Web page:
“You are the X Factor”. ”You are a star”. The emphatic statements of X Factor reality show judges Simon Cowell and Louis Walsh to twenty-one-year old Shayne Ward, in Saturdays final, after his last song showdown with fellow finalist, forty-one-year old Andy Abraham. At that moment, Cowell and Walsh collaboratively sealed the fate of both finalists: Shayne the winner and Andy runner up.
Yes, the public were given the power to decide this year’s winner. Over 10 million people voted for the acts. But the X Factor is about clever manipulation. Playing the role of music pundits like the real life positions of Cowell and Walsh, voters were encouraged to think like them and make Shayne the victor, in the hope that the shop assistant from Manchester can replicate the commercial success of Pop Idol champion Will Young. Ward has the necessary criteria: a young white male who could occupy the mainstream position in the British pop market, attracting a lucrative teenage fan base of both girls and boys. Andy, older, black and equally, if not more talented, did not.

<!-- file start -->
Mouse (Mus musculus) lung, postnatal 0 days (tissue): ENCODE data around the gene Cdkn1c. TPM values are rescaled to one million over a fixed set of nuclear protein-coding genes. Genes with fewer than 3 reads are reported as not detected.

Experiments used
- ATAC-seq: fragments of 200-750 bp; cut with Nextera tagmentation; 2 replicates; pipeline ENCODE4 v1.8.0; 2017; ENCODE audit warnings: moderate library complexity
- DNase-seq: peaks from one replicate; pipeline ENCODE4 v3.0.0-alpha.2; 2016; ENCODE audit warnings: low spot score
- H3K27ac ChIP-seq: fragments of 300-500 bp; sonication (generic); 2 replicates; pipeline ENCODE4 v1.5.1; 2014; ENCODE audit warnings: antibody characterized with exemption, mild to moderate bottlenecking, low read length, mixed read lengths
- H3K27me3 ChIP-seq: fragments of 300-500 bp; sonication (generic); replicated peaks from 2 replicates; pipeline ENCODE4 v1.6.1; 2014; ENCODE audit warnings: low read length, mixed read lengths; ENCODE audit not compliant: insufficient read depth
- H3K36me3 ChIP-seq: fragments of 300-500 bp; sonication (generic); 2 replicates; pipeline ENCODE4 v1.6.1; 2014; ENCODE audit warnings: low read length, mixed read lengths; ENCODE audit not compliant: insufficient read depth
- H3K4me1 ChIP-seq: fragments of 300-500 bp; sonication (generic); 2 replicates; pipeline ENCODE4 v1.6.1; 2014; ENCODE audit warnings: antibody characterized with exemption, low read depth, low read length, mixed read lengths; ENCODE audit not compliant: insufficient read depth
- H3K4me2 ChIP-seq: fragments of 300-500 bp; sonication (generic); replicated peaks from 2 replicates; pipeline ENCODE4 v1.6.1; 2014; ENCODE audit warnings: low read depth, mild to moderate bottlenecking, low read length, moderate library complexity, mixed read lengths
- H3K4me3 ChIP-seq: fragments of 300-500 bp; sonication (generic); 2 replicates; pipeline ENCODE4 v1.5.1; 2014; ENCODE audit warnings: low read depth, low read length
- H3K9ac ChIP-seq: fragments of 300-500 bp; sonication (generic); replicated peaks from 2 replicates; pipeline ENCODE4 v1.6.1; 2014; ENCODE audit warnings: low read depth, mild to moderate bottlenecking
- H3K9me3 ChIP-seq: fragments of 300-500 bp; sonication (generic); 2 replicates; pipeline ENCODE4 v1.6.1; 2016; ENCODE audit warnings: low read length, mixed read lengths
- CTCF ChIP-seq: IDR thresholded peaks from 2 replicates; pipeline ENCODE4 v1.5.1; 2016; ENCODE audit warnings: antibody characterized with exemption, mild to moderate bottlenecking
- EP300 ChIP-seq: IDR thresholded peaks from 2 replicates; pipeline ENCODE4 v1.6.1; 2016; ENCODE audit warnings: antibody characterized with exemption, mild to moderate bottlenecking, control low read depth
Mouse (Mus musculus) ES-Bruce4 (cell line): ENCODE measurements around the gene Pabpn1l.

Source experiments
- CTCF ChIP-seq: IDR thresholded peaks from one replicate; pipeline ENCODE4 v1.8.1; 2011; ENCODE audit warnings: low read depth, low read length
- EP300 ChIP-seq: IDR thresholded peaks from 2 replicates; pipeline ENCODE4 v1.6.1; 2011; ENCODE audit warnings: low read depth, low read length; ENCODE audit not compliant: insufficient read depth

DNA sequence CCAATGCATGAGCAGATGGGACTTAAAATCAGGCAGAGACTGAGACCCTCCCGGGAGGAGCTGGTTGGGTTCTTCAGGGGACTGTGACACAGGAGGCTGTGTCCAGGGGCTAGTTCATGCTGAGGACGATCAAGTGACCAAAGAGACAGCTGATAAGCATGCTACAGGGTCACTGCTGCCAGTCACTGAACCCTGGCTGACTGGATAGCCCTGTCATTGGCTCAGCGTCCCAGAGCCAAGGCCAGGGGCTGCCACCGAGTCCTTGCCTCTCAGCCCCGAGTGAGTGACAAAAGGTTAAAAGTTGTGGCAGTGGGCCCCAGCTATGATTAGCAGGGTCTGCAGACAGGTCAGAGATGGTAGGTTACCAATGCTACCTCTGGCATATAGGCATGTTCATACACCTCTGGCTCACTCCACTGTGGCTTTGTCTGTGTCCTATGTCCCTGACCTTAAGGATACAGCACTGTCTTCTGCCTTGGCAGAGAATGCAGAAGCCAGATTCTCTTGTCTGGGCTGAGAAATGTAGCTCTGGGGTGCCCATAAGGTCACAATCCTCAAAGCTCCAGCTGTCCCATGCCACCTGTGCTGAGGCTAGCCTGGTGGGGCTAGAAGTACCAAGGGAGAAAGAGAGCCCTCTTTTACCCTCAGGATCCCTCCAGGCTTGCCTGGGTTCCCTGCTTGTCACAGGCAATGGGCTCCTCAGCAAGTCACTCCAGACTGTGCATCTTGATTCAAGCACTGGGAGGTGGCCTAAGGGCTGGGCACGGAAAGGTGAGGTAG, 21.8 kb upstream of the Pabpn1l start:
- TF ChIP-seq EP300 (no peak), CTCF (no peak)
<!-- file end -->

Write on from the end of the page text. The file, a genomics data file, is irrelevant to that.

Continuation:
The X Factor show sets it self up as a vehicle for discovering talented singers with exceptional appeal and propelling them to long term stardom. It has been a phenomenal hit with viewers. An estimated 9.3 million of them watched the finale. However, the programmes credibility is in doubt with the failure of last year’s winner, Steve Brookstein, to make an impact as a recording artist. Cowell and his team have shortened the ladder of opportunity for some contestants in a desperate bid to turn out a reproduction of a ‘chart star’. This year’s competition had less of the X Factor about it and more of the Will Young Factor. Next years model may be new ‘pop princess’ Charlotte Church. 2006 competitors beware.